Diagnosis and treatment planning
What was the diagnosis for molar 46?
A diagnosis of chronic periapical periodontitis with suppuration (i.e. a sinus tract), associated with a previous root canal treatment, was reached for the 46.
Why was the patient virtually symptom free?
Once a sinus tract forms, the associated tooth generally becomes asymptomatic. The sinus tract represents a pathway for drainage of the infection. Therefore, as the suppuration is not confined to an enclosed compartment within the bone, no pressure accumulates and there is, consequently, little swelling and pain. Sinus tracts follow the path of least resistance into the oral cavity (or, exceptionally, extraorally) and when associated with mandibular teeth, invariably drain buccally rather than lingually (as was the case with this patient). Antibiotics are generally not a necessary treatment modality for teeth with draining sinuses. However, it may be necessary to prescribe them if the patient develops a fever, malaise or other symptoms indicative of a systemic infection, or if the patient is medically compromised.
What are the treatment options that should be discussed with the patient?
- Non-surgical root canal re-treatment (secondary root canal treatment).
- Surgical root canal treatment (using endodontic microsurgical techniques).
- Leave alone.
What treatment was decided on in this case?
Non-surgical endodontic re-treatment is generally the first line of treatment in cases where primary treatment has failed and the patient is eager to maintain their tooth. This is because the main cause of endodontic treatment failure is the persistence of microorganisms within the root canal system following primary therapy. To eradicate the remaining microbes, non-surgical endodontic re-treatment, carried out by an experienced and skilled clinician using a strict aseptic technique, offers the best chance of success.
In keeping with this rationale, non-surgical endodontic re-treatment was carried out in this case in the first instance. The tooth was subsequently reviewed and found not responding to this conventional therapy. As a result, endodontic apical microsurgery was indicated and carried out.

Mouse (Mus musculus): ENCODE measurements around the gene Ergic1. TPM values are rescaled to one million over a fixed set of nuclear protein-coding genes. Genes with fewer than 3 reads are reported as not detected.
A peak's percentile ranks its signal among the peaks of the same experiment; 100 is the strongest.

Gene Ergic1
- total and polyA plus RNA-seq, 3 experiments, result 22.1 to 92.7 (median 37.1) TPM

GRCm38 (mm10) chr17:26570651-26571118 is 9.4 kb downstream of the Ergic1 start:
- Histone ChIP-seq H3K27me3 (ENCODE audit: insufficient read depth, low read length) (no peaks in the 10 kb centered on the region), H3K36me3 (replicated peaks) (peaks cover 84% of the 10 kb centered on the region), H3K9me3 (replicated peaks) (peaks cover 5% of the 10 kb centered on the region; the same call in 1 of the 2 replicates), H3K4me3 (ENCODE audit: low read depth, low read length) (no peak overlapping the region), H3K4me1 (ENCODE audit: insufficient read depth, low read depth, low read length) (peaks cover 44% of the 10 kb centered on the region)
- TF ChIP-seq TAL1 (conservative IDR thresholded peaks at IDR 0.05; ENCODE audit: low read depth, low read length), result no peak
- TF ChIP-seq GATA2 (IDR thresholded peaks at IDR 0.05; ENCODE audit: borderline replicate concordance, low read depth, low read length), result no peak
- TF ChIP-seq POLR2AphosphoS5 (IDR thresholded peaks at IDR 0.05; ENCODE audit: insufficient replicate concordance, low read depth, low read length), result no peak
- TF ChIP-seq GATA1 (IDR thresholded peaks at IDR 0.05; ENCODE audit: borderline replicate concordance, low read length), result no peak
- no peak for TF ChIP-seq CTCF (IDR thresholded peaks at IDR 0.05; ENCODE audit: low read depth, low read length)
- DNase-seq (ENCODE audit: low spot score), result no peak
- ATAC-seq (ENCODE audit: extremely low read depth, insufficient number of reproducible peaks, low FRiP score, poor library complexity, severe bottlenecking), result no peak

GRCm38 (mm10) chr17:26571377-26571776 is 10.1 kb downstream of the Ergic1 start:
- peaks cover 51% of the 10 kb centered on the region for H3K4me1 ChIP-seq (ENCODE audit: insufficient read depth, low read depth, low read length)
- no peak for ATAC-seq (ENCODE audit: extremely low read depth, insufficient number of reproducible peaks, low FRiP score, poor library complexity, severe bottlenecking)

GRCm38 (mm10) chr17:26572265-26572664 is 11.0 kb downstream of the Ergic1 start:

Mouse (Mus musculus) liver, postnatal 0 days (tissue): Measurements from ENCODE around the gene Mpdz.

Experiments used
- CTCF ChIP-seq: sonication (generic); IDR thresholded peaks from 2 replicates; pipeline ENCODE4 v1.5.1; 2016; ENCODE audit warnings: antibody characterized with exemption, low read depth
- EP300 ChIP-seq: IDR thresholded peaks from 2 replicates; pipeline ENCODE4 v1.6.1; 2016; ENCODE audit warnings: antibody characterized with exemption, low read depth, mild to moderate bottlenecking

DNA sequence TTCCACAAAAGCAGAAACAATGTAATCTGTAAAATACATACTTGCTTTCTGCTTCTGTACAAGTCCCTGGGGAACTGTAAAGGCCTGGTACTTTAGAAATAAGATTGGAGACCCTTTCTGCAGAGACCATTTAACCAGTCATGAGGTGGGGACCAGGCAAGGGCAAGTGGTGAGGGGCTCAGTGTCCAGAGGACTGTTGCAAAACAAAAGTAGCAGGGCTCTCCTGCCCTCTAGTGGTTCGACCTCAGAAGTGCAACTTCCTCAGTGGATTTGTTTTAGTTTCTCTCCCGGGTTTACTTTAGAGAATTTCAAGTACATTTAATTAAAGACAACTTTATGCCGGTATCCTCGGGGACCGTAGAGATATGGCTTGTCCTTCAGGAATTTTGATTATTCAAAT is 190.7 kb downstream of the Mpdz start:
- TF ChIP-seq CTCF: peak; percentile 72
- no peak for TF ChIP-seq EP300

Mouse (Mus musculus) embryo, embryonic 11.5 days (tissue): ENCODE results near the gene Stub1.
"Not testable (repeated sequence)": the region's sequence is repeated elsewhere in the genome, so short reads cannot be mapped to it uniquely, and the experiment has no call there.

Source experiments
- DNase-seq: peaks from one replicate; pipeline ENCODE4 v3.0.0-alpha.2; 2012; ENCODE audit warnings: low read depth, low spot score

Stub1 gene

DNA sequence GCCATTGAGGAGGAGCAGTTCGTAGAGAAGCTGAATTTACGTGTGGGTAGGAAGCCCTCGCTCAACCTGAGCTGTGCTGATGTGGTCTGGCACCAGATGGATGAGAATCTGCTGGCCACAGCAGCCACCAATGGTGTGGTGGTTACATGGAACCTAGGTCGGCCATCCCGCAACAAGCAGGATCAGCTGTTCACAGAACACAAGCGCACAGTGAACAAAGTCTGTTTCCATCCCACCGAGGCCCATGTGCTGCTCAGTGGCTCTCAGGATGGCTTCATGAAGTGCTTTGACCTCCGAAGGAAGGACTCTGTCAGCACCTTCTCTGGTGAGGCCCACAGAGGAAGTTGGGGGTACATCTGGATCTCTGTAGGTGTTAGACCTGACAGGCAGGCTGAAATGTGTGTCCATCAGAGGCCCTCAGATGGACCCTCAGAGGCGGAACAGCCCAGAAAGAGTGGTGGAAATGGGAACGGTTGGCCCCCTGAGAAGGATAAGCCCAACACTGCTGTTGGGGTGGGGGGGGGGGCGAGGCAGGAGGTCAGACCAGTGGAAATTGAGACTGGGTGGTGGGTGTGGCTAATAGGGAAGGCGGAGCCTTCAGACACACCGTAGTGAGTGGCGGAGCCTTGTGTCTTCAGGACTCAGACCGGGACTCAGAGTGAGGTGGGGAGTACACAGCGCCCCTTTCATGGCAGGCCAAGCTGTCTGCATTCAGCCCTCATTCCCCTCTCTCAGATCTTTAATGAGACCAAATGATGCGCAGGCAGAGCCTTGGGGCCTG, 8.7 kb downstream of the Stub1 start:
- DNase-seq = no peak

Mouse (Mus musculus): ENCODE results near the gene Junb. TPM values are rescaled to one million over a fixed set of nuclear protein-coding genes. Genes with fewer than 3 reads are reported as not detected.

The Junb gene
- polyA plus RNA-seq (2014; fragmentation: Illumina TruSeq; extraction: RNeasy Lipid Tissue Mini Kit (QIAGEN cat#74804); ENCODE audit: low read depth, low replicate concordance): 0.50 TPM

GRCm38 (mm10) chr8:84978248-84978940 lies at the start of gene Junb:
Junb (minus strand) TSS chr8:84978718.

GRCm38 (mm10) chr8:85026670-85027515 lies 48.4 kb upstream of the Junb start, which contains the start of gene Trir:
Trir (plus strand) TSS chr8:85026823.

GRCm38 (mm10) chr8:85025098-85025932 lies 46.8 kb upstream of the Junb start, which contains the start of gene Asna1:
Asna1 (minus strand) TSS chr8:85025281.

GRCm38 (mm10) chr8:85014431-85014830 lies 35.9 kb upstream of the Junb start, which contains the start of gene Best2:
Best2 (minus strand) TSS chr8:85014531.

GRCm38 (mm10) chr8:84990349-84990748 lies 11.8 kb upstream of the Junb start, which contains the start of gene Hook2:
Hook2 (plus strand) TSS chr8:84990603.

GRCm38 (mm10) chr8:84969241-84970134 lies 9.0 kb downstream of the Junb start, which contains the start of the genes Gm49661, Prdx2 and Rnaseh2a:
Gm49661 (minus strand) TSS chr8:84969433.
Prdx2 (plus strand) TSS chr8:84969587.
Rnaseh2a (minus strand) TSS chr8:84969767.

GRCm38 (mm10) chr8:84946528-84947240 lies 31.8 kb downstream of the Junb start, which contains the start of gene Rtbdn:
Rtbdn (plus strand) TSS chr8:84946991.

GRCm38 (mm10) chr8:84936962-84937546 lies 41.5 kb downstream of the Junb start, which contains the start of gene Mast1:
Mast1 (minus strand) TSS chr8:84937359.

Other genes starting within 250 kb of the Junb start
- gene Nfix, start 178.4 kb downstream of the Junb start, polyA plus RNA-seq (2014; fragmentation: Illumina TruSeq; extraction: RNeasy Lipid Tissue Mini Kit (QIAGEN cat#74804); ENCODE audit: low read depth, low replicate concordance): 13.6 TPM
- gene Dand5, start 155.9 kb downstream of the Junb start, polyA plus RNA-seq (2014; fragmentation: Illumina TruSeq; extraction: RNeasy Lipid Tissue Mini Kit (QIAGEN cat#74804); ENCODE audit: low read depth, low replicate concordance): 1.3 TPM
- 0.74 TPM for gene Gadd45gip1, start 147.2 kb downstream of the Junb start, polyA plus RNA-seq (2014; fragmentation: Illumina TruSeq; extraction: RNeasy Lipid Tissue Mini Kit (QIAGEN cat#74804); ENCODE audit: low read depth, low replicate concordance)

Was a periapical lesion of the size in this case ever likely to heal with conventional root canal re-treatment?
There is no evidence to suggest that large periapical lesions (represented on radiographs by large radiolucencies) require apical surgery more frequently than smaller ones to achieve healing. It is generally accepted that a proportion of radicular cysts will not respond to conventional, non-surgical root canal treatment. However, it is not possible to differentiate between a cyst and granuloma by their radiographic characteristics, including size. As such, all teeth which exhibit periapical radiolucencies and are deemed to have undergone unsuccessful initial root canal treatment, should first be re-treated non-surgically, for the reasons outlined already.
What is endodontic microsurgery?
Endodontic microsurgery involves the use of the dental operating microscope and micro-instruments, such as micro-mirrors and very small ultrasonic tips, to carry out endodontic surgery under high magnification.
What are the advantages of endodontic microsurgery?
In contrast to conventional endodontic surgical techniques which employed standard sized surgical instruments without magnification, the microsurgical approach allows endodontic surgery to be performed with smaller osteotomies. It enables the clinician to resect the root end with shallower bevels, and prepare the root end and any isthmuses in line with the canal. In addition, it allows visual inspection of the resected root surface so that the retrograde filling can be accurately placed (Table 5.6.1).
What are the indications for endodontic microsurgery?